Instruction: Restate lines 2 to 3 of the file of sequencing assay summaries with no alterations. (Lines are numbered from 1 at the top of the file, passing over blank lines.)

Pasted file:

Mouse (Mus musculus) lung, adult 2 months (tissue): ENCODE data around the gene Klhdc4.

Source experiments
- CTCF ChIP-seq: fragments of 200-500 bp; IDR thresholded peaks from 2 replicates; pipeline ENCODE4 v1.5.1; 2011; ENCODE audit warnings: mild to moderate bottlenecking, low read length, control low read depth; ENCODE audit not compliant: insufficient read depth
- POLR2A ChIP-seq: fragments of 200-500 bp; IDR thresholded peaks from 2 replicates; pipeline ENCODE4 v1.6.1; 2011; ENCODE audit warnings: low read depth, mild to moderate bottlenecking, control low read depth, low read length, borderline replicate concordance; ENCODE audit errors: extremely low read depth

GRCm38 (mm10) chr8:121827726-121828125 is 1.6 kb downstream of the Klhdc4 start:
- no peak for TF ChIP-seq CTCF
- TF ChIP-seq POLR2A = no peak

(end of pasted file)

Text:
Source experiments
- CTCF ChIP-seq: fragments of 200-500 bp; IDR thresholded peaks from 2 replicates; pipeline ENCODE4 v1.5.1; 2011; ENCODE audit warnings: mild to moderate bottlenecking, low read length, control low read depth; ENCODE audit not compliant: insufficient read depth